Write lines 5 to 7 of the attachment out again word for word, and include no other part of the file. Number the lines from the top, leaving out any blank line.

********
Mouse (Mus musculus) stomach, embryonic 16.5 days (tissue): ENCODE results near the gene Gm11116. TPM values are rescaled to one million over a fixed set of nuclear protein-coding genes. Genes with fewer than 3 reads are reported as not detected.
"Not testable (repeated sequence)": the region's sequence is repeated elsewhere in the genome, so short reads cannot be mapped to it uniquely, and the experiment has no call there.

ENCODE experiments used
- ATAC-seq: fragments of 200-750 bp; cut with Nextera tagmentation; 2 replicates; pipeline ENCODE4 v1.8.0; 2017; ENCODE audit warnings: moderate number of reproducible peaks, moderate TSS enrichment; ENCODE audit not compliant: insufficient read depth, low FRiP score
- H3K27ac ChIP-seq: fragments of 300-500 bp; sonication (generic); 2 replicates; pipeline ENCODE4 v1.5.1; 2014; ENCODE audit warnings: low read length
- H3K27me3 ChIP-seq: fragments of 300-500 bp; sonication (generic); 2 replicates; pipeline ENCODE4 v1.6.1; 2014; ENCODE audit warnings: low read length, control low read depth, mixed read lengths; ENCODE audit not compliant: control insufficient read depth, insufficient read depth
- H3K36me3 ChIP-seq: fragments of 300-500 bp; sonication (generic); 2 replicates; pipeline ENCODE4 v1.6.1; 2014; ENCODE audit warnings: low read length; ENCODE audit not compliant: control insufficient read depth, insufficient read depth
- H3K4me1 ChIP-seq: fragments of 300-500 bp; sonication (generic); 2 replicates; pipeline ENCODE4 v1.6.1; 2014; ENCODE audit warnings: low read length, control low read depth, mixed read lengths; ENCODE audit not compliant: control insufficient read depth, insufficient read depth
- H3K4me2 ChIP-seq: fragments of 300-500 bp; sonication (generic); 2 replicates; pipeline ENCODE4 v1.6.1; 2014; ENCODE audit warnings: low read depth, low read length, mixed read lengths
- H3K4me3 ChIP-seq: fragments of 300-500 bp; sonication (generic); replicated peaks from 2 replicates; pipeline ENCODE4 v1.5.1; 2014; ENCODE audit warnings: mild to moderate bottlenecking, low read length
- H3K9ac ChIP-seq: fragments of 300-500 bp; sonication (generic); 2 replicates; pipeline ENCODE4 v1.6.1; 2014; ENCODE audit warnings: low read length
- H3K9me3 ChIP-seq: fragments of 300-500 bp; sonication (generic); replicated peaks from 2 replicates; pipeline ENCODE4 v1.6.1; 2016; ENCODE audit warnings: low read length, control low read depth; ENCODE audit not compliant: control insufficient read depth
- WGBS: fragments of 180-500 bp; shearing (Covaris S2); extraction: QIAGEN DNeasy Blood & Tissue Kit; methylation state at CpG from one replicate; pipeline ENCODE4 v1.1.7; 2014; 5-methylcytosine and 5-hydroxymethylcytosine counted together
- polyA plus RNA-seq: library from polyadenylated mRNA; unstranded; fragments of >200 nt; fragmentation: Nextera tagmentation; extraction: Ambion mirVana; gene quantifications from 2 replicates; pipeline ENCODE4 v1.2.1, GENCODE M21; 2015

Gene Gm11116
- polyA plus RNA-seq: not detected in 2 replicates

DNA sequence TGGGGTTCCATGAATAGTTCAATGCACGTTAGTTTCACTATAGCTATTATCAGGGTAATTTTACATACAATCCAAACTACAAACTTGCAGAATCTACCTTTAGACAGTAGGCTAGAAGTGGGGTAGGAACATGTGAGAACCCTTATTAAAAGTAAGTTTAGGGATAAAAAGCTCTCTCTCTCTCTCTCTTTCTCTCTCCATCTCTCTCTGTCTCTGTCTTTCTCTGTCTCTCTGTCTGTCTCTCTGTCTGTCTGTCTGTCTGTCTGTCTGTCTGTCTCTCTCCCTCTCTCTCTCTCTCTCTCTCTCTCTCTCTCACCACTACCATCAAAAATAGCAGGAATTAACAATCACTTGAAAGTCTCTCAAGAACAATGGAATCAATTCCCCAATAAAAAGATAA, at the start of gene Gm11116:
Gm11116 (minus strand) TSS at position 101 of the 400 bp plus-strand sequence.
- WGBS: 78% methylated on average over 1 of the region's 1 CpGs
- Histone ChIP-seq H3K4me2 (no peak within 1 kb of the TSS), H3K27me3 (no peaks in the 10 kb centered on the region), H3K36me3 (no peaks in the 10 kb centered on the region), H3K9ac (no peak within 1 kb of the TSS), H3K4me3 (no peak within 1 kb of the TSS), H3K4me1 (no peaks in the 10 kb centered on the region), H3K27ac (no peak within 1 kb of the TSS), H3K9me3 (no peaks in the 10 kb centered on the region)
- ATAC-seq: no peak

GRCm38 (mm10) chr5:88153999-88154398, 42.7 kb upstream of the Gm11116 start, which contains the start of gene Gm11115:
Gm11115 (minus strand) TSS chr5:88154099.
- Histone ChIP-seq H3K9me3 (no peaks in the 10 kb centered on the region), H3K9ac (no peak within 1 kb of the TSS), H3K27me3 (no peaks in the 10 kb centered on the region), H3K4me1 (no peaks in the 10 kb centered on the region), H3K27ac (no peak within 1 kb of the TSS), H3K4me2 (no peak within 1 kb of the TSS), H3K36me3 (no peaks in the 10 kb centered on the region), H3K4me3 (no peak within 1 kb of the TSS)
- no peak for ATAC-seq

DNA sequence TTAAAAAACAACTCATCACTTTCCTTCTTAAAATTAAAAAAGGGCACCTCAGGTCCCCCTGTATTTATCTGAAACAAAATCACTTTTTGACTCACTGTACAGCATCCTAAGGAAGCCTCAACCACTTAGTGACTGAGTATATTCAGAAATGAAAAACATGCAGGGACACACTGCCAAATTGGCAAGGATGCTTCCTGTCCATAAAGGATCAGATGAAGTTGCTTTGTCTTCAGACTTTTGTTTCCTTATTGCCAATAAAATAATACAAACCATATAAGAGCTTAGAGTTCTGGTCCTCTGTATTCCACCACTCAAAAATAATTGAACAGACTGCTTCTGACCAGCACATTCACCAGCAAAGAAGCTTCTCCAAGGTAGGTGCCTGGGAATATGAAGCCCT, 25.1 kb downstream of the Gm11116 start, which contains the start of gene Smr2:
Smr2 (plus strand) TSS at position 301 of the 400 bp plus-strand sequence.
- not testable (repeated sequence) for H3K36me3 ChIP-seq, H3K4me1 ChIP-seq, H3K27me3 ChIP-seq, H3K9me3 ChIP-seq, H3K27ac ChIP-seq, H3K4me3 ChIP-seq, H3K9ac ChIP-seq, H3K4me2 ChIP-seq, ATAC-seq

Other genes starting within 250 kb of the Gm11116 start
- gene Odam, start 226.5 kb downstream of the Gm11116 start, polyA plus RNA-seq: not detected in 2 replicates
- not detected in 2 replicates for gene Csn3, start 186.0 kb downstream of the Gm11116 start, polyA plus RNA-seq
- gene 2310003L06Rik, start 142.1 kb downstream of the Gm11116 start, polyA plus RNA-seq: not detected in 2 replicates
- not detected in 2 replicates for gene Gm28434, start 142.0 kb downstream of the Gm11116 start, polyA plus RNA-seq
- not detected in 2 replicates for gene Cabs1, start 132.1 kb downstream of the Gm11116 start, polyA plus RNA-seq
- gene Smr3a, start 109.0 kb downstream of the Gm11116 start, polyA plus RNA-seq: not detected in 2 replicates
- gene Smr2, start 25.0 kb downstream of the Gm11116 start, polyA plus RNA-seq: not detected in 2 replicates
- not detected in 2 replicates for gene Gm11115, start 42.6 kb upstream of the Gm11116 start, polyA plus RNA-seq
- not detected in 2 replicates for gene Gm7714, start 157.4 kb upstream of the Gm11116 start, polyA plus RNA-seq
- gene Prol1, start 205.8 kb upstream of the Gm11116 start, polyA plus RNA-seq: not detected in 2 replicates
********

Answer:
- H3K27ac ChIP-seq: fragments of 300-500 bp; sonication (generic); 2 replicates; pipeline ENCODE4 v1.5.1; 2014; ENCODE audit warnings: low read length
- H3K27me3 ChIP-seq: fragments of 300-500 bp; sonication (generic); 2 replicates; pipeline ENCODE4 v1.6.1; 2014; ENCODE audit warnings: low read length, control low read depth, mixed read lengths; ENCODE audit not compliant: control insufficient read depth, insufficient read depth
- H3K36me3 ChIP-seq: fragments of 300-500 bp; sonication (generic); 2 replicates; pipeline ENCODE4 v1.6.1; 2014; ENCODE audit warnings: low read length; ENCODE audit not compliant: control insufficient read depth, insufficient read depth